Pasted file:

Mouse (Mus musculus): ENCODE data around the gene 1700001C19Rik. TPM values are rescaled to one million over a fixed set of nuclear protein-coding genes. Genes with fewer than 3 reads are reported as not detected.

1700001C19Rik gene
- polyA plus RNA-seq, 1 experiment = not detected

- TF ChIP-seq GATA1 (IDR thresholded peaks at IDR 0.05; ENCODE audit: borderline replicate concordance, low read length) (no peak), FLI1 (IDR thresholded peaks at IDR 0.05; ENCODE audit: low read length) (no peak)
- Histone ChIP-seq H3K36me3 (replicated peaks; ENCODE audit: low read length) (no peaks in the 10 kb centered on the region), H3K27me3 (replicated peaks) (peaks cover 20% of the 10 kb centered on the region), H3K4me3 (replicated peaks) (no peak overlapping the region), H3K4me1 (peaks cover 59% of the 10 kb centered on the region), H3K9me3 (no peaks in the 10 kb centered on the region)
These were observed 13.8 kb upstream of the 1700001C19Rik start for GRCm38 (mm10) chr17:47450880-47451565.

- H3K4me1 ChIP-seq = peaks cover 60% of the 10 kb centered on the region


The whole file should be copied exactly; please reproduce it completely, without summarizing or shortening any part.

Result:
Mouse (Mus musculus): ENCODE data around the gene 1700001C19Rik. TPM values are rescaled to one million over a fixed set of nuclear protein-coding genes. Genes with fewer than 3 reads are reported as not detected.

1700001C19Rik gene
- polyA plus RNA-seq, 1 experiment = not detected

- TF ChIP-seq GATA1 (IDR thresholded peaks at IDR 0.05; ENCODE audit: borderline replicate concordance, low read length) (no peak), FLI1 (IDR thresholded peaks at IDR 0.05; ENCODE audit: low read length) (no peak)
- Histone ChIP-seq H3K36me3 (replicated peaks; ENCODE audit: low read length) (no peaks in the 10 kb centered on the region), H3K27me3 (replicated peaks) (peaks cover 20% of the 10 kb centered on the region), H3K4me3 (replicated peaks) (no peak overlapping the region), H3K4me1 (peaks cover 59% of the 10 kb centered on the region), H3K9me3 (no peaks in the 10 kb centered on the region)
These were observed 13.8 kb upstream of the 1700001C19Rik start for GRCm38 (mm10) chr17:47450880-47451565.

- H3K4me1 ChIP-seq = peaks cover 60% of the 10 kb centered on the region